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UPDATE 4-Japan parliament dissolved, snap Oct. 22 election expected

* Lower house dissolved, expected election on Oct. 22

* Tokyo Gov Koike's party gains momentum

* Main opposition Democratic Party in disarray (Recasts top of story)

TOKYO, Sept 28 (Reuters) - Japanese Prime Minister Shinzo Abe on Thursday called a snap election, as fresh opinion polls showed a fledgling conservative party led by popular Tokyo Governor Yuriko Koike was gaining momentum ahead of the expected Oct. 22 vote.

Abe, a conservative who returned to power in 2012, is hoping a boost in his voter support in recent months will help his Liberal Democratic Party-led (LDP) coalition maintain a simple majority. It currently holds a two-thirds "super" majority. Koike's new Party of Hope -- only formally launched on Wednesday -- has upended the election outlook after the former LDP member announced she would lead the group herself.

"This will be a tough battle, but it's all about how we will protect Japan, and the lives and peaceful existence of the Japanese people," Abe told a group of lawmakers. The cabinet will formally decide the date of the poll later on Thursday.

A number of opposition lawmakers boycotted a session at which the lower house was dissolved to protest Abe's calling the election and creating a potential political vacuum at a time when tensions are high with North Korea.

Koike, a media-savvy former defence minister often floated as a candidate to become Japan's first female prime minister, said on Wednesday she would not run for a seat herself, but speculation that she will persists.

A survey by the Mainichi newspaper showed 18 percent of voters plan to vote for Koike's Party of Hope compared to 29 percent for Abe's ruling Liberal Democratic Party (LDP).

An Asahi newspaper poll showed 13 percent planned to vote for Koike's party versus 32 percent for the LDP. Both surveys asked voters their preference for proportional representation districts where ballots are cast for parties rather than specific candidates.

"It is unavoidable that Abe is going to lose some seats to the Party of Hope, and while the most likely scenario is that he will retain a majority, if he loses too many his ability to implement policy will be diminished," said Yuji Saito, director of the foreign exchange division at Credit Agricole Bank in Tokyo.

Abe's personal ratings have risen to around 50 percent from around 30 percent in July, partly on the back of his leadership during the current North Korea crisis.

But opposition parties charge he called the election to escape questioning in parliament about suspected cronyism scandals that sliced his support to below 30 percent in July.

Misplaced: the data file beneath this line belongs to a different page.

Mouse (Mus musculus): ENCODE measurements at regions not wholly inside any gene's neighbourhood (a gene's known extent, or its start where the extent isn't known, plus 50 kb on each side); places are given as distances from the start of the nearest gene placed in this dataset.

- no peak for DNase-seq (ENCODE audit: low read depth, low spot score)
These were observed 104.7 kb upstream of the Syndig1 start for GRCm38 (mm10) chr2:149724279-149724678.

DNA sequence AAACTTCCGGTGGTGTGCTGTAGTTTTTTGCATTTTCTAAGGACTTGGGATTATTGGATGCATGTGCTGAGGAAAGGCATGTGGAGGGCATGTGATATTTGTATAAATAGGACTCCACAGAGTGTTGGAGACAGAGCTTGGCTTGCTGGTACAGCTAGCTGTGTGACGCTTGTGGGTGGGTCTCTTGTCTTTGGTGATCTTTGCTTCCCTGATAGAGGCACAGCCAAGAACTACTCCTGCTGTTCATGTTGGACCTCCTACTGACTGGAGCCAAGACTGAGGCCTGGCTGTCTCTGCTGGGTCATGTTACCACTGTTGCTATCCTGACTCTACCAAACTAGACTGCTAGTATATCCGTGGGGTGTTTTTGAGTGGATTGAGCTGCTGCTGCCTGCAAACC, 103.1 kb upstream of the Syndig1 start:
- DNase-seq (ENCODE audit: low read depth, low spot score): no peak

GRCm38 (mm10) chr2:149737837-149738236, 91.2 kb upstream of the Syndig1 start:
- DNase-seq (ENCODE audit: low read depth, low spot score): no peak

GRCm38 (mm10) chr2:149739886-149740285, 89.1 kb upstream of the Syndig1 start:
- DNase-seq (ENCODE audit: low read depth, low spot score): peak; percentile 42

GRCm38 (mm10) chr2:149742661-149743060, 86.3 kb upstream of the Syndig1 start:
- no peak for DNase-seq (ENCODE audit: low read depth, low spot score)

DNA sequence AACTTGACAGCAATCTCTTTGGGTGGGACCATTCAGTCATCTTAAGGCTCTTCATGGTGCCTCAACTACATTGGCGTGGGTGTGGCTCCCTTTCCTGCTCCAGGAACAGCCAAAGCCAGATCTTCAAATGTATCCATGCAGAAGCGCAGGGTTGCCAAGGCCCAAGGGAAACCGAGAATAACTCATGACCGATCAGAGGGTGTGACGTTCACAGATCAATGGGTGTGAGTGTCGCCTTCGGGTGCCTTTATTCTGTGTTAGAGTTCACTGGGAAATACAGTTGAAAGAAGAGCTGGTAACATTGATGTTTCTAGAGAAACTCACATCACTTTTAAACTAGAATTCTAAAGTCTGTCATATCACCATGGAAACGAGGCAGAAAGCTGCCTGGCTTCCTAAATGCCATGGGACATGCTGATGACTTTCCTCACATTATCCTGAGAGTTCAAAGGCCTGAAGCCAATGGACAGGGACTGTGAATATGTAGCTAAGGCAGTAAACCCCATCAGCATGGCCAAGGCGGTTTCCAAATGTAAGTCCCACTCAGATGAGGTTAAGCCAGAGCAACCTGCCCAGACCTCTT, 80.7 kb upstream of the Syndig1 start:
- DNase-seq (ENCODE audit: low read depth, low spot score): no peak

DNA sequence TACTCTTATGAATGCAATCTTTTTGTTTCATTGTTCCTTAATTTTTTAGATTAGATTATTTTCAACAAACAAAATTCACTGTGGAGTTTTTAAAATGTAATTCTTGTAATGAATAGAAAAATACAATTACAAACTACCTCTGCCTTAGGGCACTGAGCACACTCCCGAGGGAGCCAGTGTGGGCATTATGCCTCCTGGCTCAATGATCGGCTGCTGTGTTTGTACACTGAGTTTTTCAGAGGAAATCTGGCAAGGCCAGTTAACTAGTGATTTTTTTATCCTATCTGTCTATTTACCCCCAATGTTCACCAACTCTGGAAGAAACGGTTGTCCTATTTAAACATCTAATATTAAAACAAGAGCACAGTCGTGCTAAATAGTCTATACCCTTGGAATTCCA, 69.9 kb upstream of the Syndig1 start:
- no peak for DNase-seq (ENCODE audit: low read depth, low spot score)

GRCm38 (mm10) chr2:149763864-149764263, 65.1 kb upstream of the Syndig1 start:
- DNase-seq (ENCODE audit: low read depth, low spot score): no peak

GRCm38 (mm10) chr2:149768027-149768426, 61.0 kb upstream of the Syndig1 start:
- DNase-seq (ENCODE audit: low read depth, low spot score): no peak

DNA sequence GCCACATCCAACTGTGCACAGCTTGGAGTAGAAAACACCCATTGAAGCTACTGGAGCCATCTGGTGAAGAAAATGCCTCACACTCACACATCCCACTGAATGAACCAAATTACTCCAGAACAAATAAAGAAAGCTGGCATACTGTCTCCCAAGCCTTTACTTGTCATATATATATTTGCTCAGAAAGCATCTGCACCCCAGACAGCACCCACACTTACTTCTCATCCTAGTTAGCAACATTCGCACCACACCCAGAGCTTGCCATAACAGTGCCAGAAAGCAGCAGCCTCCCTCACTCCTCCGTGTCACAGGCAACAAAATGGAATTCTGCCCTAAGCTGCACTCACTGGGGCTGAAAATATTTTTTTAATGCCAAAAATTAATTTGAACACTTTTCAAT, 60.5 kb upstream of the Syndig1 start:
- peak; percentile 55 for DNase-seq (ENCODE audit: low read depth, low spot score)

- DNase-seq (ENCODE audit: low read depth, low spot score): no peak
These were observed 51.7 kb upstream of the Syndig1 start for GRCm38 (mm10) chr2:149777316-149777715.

OPPOSITION TURMOIL

The emergence of Koike's party - which she describes as pro-reform and conservative - has thrown the main opposition Democratic Party into turmoil. The Democrats are struggling with defections and single-digit ratings and now appear in danger of being absorbed by the Party of Hope.

Democratic Party leader Seiji Maehara will propose that the party allow its members to run under the Party of Hope flag, domestic media reports said.

The proposal could end up splitting the party, an often fractious mix of conservatives and liberals whose rocky 2009-2012 reign tainted its image with many voters.

Koike, 65, defied the LDP to run successfully for Tokyo governor last year and her novice local party then crushed the LDP in a metropolitan assembly election in July.

Her Party of Hope shares policy space with the business-friendly LDP, but Koike has staked out different stances on two issues likely to appeal to voters.

She wants to freeze a planned rise in the national sales tax to 10 percent from 8 percent in 2019. Abe says he will raise the tax but spend more revenue on child care and education instead of paying back public debt.

Koike is also calling for Japan to abandon nuclear power, while Abe's government plans to keep atomic power as a key part of the energy mix despite public worries about safety after the 2011 Fukushima nuclear crisis.

Koike has also criticised Abe for risking a political vacuum by calling the snap poll at a time of rising regional tensions over North Korea's nuclear and missile programmes.

Recent reforms will reduce the number of lower house seats to 465 from 475 in the coming election. (Additional reporting by Elaine Lies and Noriyuki Hirata; Editing by Michael Perry)